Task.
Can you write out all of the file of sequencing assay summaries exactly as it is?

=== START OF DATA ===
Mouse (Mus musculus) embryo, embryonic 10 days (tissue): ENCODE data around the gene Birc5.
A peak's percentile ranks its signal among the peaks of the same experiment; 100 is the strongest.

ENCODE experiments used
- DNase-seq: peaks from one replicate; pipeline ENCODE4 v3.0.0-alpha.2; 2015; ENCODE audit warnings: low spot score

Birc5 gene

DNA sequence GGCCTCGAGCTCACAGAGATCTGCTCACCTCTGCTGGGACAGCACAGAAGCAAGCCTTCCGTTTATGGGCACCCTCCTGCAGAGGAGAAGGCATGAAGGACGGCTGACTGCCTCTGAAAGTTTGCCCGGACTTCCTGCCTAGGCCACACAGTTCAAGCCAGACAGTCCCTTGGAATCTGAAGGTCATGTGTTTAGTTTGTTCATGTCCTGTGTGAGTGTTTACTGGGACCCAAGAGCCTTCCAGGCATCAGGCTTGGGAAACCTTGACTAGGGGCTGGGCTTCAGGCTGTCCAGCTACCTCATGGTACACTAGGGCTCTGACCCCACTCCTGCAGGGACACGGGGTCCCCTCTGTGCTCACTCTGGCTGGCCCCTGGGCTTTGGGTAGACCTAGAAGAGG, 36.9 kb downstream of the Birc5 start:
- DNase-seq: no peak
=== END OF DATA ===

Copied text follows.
Mouse (Mus musculus) embryo, embryonic 10 days (tissue): ENCODE data around the gene Birc5.
A peak's percentile ranks its signal among the peaks of the same experiment; 100 is the strongest.

ENCODE experiments used
- DNase-seq: peaks from one replicate; pipeline ENCODE4 v3.0.0-alpha.2; 2015; ENCODE audit warnings: low spot score

Birc5 gene

DNA sequence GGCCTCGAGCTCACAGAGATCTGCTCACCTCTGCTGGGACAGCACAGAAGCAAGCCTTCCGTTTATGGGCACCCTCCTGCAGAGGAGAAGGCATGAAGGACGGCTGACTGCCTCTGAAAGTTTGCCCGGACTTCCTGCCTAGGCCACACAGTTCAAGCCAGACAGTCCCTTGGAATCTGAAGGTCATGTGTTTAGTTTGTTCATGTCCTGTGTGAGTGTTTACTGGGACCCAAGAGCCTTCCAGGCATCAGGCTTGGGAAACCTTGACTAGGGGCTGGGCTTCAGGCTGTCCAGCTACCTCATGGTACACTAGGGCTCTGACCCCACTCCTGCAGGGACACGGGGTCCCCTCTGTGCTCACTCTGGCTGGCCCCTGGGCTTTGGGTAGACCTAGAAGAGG, 36.9 kb downstream of the Birc5 start:
- DNase-seq: no peak